The Angelus, also called L’Angélus, is an oil on canvas painting by Jean-François Millet, painted between 1857 and 1859. This famous painting features two peasants, bowing in a field as they say the Angelus prayer. It is currently housed at the Musée d’Orsay in Paris.

The Song of the Lark was created by French artist Jules Breton in 1884. Currently on display at the Art Institute of Chicago, this realist painting shows a peasant woman holding a scythe as the sun rises in the background, and speaks to Breton's interest in rural life and positive religious themes. The famous novel by Willa Cather takes its name from this painting.

Paul Cézanne in "Apples and Oranges" used intense colors to change the art scene of the 20th century. Cézanne was revered by other artists as a master still life painter, but he was unappreciated by galleries at the time.

The Virgin with the Angels was created by Adolphe-William Bouguereau in 1900. A very accomplished painter who often took on emotional and religious topics, Bouguereau was adored by the public but derided by critics of the time , who thought his work was too smooth and sentimental.

Dancers is Blue is the name of a series painted by Degas in the late 19th century. He loved to paint ballet dancers and washerwomen because he loved painting fabrics and movement. This piece shows Degas' characteristic love of color and texture, and is currently on display at the Musée d’Orsay in Paris, France.

Henri de Toulouse-Lautrec was a post-Impressionist painter and printmaker. He created posters for the French nightclub Le Moulin Rouge, and also painted many of its patrons. In the 1880s, French lesbian women often gathered in Montmartre, where Le Moulin Rouge was located. Here, Toulouse-Lautrec captures two of them dancing.

The Raft of Medusa was completed by French artist and lithographer Théodore Géricault in 1819, when he was only 27 years old. The painting, an example of the Romantic style, captures a scene from the wreckage of the naval frigate Méduse, whose captain abandoned the crew and passengers to die. It brought Géricault much fame.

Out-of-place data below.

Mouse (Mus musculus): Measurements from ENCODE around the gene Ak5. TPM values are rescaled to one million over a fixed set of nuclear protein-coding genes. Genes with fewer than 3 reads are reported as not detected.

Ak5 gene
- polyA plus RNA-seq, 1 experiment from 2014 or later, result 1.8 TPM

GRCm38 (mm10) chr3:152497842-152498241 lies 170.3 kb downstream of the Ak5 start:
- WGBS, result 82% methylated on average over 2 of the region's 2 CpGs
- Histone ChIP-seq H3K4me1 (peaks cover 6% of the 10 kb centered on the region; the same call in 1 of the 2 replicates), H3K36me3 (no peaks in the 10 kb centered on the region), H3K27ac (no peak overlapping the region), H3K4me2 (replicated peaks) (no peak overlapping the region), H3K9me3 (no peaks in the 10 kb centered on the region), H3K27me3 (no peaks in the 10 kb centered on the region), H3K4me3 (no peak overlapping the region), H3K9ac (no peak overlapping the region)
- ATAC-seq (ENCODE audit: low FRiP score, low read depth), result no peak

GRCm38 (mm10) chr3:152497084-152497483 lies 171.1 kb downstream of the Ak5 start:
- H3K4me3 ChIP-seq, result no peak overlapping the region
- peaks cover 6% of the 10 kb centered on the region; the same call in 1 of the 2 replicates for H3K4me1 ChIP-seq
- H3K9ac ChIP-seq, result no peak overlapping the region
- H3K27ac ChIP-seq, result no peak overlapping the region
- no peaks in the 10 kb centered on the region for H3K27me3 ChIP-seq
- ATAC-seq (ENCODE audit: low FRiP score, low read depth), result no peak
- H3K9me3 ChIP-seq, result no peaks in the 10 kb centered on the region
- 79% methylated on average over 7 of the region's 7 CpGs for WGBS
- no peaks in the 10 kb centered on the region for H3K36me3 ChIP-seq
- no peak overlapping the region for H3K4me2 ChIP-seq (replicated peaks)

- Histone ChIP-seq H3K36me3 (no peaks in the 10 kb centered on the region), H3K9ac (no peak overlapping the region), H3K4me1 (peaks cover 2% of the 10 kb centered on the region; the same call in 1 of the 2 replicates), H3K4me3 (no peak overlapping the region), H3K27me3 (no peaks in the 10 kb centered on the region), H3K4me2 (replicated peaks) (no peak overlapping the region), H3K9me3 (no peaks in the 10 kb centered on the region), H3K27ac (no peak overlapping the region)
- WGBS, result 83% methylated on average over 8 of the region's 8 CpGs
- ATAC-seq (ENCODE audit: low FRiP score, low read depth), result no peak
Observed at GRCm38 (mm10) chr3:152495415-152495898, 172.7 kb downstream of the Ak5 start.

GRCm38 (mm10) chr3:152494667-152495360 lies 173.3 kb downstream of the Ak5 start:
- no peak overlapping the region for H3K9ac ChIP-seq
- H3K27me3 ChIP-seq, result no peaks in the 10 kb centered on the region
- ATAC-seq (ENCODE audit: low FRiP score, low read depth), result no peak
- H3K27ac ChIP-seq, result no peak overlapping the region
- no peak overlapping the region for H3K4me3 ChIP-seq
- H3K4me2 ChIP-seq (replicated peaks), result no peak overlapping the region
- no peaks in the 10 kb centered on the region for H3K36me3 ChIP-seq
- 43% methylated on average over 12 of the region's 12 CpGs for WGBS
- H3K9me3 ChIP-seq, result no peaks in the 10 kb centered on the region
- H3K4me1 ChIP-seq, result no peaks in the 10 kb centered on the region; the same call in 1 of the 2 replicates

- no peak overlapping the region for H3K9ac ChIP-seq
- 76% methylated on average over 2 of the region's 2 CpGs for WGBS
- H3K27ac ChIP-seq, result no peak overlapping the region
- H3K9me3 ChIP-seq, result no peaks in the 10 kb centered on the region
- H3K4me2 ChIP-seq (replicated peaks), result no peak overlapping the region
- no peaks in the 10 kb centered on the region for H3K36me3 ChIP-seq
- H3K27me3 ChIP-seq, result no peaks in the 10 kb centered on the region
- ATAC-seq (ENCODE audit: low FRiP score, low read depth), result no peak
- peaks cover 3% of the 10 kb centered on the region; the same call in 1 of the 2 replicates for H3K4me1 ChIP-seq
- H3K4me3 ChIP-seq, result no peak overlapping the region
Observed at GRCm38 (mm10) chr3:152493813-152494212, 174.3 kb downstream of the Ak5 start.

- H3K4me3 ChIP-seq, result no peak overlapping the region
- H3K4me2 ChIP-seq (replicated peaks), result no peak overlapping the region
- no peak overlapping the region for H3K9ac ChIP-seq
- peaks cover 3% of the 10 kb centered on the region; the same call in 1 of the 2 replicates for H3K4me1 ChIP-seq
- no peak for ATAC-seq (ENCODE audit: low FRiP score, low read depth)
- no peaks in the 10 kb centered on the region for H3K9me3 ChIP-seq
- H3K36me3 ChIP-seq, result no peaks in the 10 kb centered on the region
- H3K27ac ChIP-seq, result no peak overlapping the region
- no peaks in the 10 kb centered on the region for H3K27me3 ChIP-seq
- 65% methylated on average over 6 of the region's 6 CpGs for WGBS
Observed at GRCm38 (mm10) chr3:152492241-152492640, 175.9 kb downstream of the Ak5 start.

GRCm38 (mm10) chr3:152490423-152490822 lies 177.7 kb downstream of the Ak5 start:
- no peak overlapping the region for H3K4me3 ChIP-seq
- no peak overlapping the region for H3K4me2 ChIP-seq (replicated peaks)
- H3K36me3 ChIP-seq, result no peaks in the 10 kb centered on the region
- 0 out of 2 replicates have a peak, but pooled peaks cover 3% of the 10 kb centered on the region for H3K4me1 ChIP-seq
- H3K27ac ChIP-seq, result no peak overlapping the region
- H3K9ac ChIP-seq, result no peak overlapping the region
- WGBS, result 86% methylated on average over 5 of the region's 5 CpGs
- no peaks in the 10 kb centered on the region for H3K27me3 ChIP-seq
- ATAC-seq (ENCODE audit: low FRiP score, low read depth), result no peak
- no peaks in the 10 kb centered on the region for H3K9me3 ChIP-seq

This Monet painting has been credited as giving the entire Impressionist movement its name. It depicts the port of Le Havre, the hometown of the artist, and is currently on display at Musée Marmottan Monet in Paris. Some critics of the time hated Impression, Sunrise, comparing it unfavorably to wallpaper. Others claimed that through this piece, Monet had succeeded in offering a whole new way of seeing the world.

Mont Sainte-Victoire is a series by Cézanne, painted between 1904 and 1906. They portray the Montagne Sainte-Victoire, a mountain in the south of France with a rich mythology. Cézanne was obsessed with painting this mountain, which had a deep symbolic meaning for him.

Tahitian Women on the Beach was completed by French artist Paul Gauguin in 1891. The artist had traveled to Tahiti for a fresh start. At the time, Tahiti was under siege by Colonial influences. Perhaps inadvertently, Gauguin captures the sorrowful emotions of Tahitian women coping with this culture war.

The Basket of Apples is a still life oil by Cézanne, currently at the Art Institute of Chicago. Cézanne often painted apples, vowing to make this ordinary fruit an object of wonder to the art world through his portrayal of it. Some critics disliked this work for its odd angles, but it's pieces like this which made Cézanne the father of modern art.

"La barque à Giverny" is another one of Claude Monet's creations. His water lilies are the most known of his paintings, but Monet also painted scenes of people.

On the Beach, Sunset is an oil on wood painting by the French artist Eugéne Boudin, painted in 1865. He was one of the first landscape painters to paint outdoors. He was known for working on the coast of Normandy, sometimes with other artists, including Monet.